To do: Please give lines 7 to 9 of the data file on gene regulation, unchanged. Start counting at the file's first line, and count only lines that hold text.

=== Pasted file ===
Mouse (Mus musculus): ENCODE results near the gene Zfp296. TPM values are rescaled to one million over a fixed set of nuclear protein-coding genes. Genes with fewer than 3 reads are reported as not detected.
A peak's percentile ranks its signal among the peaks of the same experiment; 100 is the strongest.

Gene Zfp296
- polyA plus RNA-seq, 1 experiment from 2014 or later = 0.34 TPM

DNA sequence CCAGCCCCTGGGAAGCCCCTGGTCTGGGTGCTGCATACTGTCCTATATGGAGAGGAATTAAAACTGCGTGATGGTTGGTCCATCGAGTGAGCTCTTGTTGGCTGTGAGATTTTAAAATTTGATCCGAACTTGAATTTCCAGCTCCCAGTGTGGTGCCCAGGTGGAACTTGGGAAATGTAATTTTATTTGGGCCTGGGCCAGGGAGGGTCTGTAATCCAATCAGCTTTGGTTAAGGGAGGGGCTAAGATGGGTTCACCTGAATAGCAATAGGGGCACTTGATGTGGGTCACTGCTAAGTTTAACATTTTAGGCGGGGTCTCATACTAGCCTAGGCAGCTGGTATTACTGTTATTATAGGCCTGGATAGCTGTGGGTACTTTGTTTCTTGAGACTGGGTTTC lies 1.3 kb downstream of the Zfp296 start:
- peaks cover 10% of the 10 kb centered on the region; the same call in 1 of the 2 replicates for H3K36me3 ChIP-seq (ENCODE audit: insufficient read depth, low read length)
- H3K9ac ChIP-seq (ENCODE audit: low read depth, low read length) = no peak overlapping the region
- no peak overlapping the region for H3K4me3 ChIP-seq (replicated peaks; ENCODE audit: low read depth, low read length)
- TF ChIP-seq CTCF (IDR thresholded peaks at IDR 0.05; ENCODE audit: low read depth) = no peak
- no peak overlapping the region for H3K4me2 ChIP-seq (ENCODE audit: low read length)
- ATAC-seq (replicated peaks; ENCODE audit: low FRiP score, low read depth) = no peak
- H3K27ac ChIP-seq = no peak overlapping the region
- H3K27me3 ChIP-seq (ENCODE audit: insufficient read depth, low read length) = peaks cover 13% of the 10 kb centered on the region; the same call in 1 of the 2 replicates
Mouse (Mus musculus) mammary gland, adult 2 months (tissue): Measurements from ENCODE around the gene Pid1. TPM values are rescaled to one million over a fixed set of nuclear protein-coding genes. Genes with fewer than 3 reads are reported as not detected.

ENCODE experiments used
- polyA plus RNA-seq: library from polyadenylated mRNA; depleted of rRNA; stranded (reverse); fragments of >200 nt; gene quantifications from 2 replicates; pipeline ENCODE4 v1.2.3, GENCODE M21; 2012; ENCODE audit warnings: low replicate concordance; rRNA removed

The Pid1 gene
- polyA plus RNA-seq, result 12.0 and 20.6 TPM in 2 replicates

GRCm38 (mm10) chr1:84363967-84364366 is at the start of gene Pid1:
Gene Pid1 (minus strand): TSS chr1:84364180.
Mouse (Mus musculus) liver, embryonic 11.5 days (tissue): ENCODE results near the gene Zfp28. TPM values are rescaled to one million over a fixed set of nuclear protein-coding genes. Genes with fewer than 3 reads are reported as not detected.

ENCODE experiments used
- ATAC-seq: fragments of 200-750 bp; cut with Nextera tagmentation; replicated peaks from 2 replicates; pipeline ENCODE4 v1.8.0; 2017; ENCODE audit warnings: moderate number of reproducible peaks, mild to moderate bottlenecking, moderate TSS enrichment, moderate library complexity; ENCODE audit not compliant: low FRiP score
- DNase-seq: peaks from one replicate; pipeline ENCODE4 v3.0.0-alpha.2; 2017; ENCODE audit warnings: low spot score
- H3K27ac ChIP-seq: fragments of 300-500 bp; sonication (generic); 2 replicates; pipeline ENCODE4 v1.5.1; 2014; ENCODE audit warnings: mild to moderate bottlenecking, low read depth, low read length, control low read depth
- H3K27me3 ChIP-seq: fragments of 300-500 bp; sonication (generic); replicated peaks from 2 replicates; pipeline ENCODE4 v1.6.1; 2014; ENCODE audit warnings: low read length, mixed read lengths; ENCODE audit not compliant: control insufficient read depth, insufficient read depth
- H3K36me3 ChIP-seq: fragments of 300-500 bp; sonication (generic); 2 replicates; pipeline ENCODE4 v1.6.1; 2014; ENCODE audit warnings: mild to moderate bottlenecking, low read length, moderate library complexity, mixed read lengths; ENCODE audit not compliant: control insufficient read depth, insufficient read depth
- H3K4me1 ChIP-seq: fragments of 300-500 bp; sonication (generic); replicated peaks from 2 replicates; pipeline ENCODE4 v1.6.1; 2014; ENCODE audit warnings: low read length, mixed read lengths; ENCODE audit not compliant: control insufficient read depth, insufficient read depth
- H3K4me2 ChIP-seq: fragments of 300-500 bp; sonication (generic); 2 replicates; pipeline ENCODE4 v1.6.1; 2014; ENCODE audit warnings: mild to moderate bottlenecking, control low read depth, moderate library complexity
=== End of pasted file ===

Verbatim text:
- H3K9ac ChIP-seq (ENCODE audit: low read depth, low read length) = no peak overlapping the region
- no peak overlapping the region for H3K4me3 ChIP-seq (replicated peaks; ENCODE audit: low read depth, low read length)
- TF ChIP-seq CTCF (IDR thresholded peaks at IDR 0.05; ENCODE audit: low read depth) = no peak